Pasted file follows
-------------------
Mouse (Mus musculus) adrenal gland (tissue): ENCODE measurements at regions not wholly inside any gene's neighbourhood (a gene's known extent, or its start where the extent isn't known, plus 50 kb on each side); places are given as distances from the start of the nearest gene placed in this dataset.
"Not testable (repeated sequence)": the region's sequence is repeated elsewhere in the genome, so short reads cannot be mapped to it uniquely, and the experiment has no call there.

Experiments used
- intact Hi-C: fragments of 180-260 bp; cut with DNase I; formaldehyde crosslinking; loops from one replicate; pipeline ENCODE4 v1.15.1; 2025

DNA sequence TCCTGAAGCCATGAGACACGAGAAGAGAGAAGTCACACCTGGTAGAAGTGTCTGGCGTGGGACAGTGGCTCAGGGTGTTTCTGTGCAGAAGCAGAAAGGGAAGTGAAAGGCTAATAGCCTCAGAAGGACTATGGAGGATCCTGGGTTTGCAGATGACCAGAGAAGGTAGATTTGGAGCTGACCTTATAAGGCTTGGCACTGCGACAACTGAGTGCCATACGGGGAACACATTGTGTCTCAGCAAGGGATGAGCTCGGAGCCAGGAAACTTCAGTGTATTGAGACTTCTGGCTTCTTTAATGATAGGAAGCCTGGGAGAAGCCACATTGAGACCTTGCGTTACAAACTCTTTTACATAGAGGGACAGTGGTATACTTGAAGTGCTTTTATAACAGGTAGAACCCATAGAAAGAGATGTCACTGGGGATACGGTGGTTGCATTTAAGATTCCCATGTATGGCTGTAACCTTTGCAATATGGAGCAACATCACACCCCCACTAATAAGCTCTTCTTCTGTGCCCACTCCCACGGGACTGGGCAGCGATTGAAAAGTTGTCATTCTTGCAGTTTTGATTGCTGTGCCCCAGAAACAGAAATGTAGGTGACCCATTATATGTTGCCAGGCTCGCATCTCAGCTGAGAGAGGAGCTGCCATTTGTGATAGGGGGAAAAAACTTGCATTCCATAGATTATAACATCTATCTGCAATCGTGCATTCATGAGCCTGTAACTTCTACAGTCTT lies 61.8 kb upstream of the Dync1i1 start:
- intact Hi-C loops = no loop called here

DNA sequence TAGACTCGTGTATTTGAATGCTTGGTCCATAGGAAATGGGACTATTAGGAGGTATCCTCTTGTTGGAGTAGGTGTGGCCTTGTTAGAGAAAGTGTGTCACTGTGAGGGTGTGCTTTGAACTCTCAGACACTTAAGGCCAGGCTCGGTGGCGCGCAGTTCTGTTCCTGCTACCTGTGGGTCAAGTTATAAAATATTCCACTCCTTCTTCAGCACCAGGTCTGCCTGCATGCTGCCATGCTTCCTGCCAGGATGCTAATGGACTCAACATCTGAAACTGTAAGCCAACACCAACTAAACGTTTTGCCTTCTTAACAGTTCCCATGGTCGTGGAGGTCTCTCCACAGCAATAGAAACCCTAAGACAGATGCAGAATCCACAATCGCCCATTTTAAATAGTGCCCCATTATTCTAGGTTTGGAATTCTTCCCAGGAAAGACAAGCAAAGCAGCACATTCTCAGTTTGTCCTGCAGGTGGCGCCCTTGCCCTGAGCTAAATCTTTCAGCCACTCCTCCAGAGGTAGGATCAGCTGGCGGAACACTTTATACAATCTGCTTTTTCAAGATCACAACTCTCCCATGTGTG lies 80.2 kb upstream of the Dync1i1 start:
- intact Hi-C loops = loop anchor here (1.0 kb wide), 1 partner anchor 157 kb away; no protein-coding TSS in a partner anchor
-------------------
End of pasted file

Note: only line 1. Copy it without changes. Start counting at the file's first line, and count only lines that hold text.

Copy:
Mouse (Mus musculus) adrenal gland (tissue): ENCODE measurements at regions not wholly inside any gene's neighbourhood (a gene's known extent, or its start where the extent isn't known, plus 50 kb on each side); places are given as distances from the start of the nearest gene placed in this dataset.